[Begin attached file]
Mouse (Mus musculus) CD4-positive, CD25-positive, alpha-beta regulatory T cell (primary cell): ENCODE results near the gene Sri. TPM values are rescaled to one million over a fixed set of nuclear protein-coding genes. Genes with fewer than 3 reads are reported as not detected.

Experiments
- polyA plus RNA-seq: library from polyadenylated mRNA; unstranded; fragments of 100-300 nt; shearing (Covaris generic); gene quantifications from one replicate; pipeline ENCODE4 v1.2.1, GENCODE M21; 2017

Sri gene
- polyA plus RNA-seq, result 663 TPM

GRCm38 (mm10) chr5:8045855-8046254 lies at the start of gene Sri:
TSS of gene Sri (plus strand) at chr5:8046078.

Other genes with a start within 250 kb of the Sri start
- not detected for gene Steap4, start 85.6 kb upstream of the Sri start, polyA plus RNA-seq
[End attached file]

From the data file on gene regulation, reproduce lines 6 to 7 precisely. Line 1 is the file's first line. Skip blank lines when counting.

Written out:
GRCm38 (mm10) chr5:8045855-8046254 lies at the start of gene Sri:
TSS of gene Sri (plus strand) at chr5:8046078.